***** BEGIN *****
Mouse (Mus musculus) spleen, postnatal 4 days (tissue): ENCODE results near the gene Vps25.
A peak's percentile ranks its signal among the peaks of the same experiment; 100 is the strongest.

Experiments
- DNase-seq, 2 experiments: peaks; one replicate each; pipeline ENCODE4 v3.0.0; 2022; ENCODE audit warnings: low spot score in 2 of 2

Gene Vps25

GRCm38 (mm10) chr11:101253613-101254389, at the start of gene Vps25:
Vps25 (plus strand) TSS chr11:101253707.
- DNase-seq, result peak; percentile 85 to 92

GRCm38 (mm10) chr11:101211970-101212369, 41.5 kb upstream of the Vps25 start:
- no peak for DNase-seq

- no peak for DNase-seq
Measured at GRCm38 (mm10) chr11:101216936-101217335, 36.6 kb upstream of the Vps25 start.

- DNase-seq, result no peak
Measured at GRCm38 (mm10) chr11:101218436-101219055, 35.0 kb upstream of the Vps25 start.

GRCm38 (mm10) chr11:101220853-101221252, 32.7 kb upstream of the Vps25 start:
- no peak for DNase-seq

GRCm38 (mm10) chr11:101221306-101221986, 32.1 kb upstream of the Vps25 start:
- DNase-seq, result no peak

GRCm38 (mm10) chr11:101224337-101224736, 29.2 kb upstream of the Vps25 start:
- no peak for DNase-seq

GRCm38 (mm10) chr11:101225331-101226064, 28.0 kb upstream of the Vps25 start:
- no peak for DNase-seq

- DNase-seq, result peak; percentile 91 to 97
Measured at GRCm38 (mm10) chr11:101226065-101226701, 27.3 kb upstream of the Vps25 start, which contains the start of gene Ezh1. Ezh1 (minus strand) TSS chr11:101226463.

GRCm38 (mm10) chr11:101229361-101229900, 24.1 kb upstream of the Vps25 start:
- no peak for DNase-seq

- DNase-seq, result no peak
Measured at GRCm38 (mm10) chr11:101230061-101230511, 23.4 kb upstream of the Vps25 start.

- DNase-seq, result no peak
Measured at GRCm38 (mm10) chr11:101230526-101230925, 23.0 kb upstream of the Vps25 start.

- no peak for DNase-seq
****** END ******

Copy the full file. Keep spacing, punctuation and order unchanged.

Mouse (Mus musculus) spleen, postnatal 4 days (tissue): ENCODE results near the gene Vps25.
A peak's percentile ranks its signal among the peaks of the same experiment; 100 is the strongest.

Experiments
- DNase-seq, 2 experiments: peaks; one replicate each; pipeline ENCODE4 v3.0.0; 2022; ENCODE audit warnings: low spot score in 2 of 2

Gene Vps25

GRCm38 (mm10) chr11:101253613-101254389, at the start of gene Vps25:
Vps25 (plus strand) TSS chr11:101253707.
- DNase-seq, result peak; percentile 85 to 92

GRCm38 (mm10) chr11:101211970-101212369, 41.5 kb upstream of the Vps25 start:
- no peak for DNase-seq

- no peak for DNase-seq
Measured at GRCm38 (mm10) chr11:101216936-101217335, 36.6 kb upstream of the Vps25 start.

- DNase-seq, result no peak
Measured at GRCm38 (mm10) chr11:101218436-101219055, 35.0 kb upstream of the Vps25 start.

GRCm38 (mm10) chr11:101220853-101221252, 32.7 kb upstream of the Vps25 start:
- no peak for DNase-seq

GRCm38 (mm10) chr11:101221306-101221986, 32.1 kb upstream of the Vps25 start:
- DNase-seq, result no peak

GRCm38 (mm10) chr11:101224337-101224736, 29.2 kb upstream of the Vps25 start:
- no peak for DNase-seq

GRCm38 (mm10) chr11:101225331-101226064, 28.0 kb upstream of the Vps25 start:
- no peak for DNase-seq

- DNase-seq, result peak; percentile 91 to 97
Measured at GRCm38 (mm10) chr11:101226065-101226701, 27.3 kb upstream of the Vps25 start, which contains the start of gene Ezh1. Ezh1 (minus strand) TSS chr11:101226463.

GRCm38 (mm10) chr11:101229361-101229900, 24.1 kb upstream of the Vps25 start:
- no peak for DNase-seq

- DNase-seq, result no peak
Measured at GRCm38 (mm10) chr11:101230061-101230511, 23.4 kb upstream of the Vps25 start.

- DNase-seq, result no peak
Measured at GRCm38 (mm10) chr11:101230526-101230925, 23.0 kb upstream of the Vps25 start.

- no peak for DNase-seq